I've added my own emphasis, comments and links. ('cause what's the use of having a blog if not to have fun?)

A week after my colleague James Delingpole, on his Telegraph blog, coined the term "Climategate" to describe the scandal revealed by the leaked emails from the University of East Anglia's Climatic Research Unit, Google was showing that the word now appears across the internet more than nine million times. [And growing fast!] But in all these acres of electronic coverage, one hugely relevant point about these thousands of documents has largely been missed.

The reason why even the Guardian's George Monbiot has expressed total shock and dismay at the picture revealed by the documents is that their authors are not just any old bunch of academics. Their importance cannot be overestimated, What we are looking at here is the small group of scientists who have for years been more influential in driving the worldwide alarm over global warming than any others, not least through the role they play at the heart of the UN's Intergovernmental Panel on Climate Change (IPCC).

Professor Philip Jones, the CRU's director, is in charge of the two key sets of data used by the IPCC to draw up its reports. Through its link to the Hadley Centre, part of the UK Met Office, which selects most of the IPCC's key scientific contributors, his global temperature record is the most important of the four sets of temperature data on which the IPCC and governments rely — not least for their predictions that the world will warm to catastrophic levels unless trillions of dollars are spent to avert it.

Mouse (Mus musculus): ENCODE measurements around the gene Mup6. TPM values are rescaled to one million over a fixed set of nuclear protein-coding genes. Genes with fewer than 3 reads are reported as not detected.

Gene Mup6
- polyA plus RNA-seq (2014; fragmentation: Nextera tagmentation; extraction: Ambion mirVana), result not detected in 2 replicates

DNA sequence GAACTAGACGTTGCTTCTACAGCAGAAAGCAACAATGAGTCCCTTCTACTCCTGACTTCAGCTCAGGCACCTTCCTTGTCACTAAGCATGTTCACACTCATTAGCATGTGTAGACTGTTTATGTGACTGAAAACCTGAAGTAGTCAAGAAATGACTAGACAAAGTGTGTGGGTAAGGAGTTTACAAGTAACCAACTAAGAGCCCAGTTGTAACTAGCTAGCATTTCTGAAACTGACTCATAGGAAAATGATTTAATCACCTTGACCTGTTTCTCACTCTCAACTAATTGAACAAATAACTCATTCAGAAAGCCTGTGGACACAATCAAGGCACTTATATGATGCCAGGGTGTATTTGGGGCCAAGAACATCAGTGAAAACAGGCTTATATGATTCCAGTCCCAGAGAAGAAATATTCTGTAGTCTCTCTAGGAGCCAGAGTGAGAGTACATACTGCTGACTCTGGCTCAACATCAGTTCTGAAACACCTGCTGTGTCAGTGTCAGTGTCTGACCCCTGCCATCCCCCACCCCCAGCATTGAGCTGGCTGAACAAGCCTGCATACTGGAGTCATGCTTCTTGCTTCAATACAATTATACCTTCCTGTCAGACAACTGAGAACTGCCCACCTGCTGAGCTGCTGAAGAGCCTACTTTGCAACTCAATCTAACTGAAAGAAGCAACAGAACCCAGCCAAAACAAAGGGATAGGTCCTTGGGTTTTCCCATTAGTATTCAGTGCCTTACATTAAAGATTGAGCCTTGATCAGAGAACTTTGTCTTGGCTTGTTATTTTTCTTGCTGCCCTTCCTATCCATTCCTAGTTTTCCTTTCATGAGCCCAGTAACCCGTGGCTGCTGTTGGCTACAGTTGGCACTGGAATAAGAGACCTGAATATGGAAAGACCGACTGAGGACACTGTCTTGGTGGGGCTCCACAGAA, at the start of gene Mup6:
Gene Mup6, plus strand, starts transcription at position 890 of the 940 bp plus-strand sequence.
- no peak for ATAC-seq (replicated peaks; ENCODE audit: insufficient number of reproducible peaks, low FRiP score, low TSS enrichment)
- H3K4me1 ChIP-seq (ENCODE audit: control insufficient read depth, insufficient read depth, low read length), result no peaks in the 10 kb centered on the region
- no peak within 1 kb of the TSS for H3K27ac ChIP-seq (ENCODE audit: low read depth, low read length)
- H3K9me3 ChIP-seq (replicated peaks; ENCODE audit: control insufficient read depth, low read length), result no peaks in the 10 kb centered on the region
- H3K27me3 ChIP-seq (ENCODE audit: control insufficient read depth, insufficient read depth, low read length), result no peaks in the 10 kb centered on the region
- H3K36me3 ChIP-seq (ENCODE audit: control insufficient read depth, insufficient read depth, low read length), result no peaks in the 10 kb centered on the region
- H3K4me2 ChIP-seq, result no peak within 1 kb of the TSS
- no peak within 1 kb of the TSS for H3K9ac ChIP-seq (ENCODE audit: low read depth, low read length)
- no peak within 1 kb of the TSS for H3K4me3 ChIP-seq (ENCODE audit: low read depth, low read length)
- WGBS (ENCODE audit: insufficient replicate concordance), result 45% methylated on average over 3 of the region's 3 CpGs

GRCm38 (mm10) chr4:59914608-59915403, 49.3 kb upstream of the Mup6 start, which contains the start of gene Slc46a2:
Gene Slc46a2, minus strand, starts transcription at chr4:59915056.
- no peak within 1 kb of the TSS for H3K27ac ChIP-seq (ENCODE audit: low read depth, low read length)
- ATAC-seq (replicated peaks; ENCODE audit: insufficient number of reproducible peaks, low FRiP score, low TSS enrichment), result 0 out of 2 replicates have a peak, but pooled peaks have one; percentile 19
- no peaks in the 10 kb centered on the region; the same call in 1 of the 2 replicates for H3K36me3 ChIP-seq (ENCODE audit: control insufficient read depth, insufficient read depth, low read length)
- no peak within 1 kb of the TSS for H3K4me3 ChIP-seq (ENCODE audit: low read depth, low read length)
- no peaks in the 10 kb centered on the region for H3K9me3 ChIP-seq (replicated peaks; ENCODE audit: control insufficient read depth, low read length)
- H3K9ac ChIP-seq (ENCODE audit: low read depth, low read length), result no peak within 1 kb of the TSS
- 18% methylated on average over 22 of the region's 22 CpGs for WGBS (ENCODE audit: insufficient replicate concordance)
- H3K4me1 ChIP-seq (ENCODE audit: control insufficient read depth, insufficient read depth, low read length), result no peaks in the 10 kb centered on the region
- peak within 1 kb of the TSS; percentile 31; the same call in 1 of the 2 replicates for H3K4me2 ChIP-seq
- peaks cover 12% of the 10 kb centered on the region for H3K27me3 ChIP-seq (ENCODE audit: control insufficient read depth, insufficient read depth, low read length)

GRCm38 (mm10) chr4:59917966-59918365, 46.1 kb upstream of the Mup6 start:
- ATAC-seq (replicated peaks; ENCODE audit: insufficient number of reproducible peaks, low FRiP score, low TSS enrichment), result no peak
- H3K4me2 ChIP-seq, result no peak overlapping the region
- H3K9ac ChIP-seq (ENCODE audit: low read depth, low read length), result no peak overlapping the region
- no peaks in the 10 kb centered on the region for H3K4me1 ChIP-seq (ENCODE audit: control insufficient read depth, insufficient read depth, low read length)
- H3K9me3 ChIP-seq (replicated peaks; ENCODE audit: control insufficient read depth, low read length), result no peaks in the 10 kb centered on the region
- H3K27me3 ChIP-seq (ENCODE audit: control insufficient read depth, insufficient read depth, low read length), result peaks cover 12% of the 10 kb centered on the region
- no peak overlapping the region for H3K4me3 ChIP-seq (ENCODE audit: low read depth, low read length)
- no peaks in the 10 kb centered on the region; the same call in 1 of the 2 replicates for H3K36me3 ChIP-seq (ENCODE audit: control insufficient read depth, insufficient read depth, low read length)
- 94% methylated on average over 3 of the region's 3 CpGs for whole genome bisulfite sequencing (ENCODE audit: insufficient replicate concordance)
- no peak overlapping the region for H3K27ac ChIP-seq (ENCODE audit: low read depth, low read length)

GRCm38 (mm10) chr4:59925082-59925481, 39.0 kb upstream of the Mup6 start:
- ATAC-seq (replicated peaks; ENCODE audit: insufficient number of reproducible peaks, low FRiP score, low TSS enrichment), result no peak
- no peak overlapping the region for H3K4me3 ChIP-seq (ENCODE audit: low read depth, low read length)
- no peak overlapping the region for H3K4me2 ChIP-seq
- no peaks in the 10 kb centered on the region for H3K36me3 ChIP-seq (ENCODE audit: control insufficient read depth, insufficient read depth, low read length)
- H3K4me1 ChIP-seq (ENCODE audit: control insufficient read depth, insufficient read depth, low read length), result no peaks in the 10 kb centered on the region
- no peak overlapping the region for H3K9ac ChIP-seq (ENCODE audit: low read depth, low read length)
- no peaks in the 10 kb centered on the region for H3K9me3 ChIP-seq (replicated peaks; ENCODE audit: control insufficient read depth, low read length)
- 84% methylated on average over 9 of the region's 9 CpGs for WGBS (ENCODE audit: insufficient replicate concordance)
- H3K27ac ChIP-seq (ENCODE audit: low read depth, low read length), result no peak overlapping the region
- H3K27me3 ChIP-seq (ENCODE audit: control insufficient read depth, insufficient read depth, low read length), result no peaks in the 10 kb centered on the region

Dr Jones is also a key part of the closely knit group of American and British scientists responsible for promoting that picture of world temperatures conveyed by Michael Mann's "hockey stick" graph which 10 years ago turned climate history on its head by showing that, after 1,000 years of decline, global temperatures have recently shot up to their highest level in recorded history....
...Given star billing by the IPCC, not least for the way it appeared to eliminate the long-accepted Mediaeval Warm Period when temperatures were higher they are today, the graph became the central icon of the entire man-made global warming movement. [Prediction: We will be rooting out hockey stick graphs for a generation.]

Since 2003, however, when the statistical methods used to create the "hockey stick" were first exposed as fundamentally flawed by an expert Canadian statistician Steve McIntyre, an increasingly heated battle has been raging between Mann's supporters, calling themselves "the Hockey Team", and McIntyre and his own allies, as they have ever more devastatingly called into question the entire statistical basis on which the IPCC and CRU construct their case.

The senders and recipients of the leaked CRU emails constitute a cast list of the IPCC's scientific elite, including not just the "Hockey Team", such as Dr Mann himself, Dr Jones and his CRU colleague Keith Briffa, [LINK] but Ben Santer, responsible for a highly controversial rewriting of key passages in the IPCC's 1995 report; Kevin Trenberth, who similarly controversially pushed the IPCC into scaremongering over hurricane activity; [Yeah, what happened to those huge hurricanes we were promised?] and Gavin Schmidt, right-hand man to Al Gore's ally Dr James Hansen, whose own GISS record of surface temperature data is second in importance only to that of the CRU itself. [And here's another culprit.]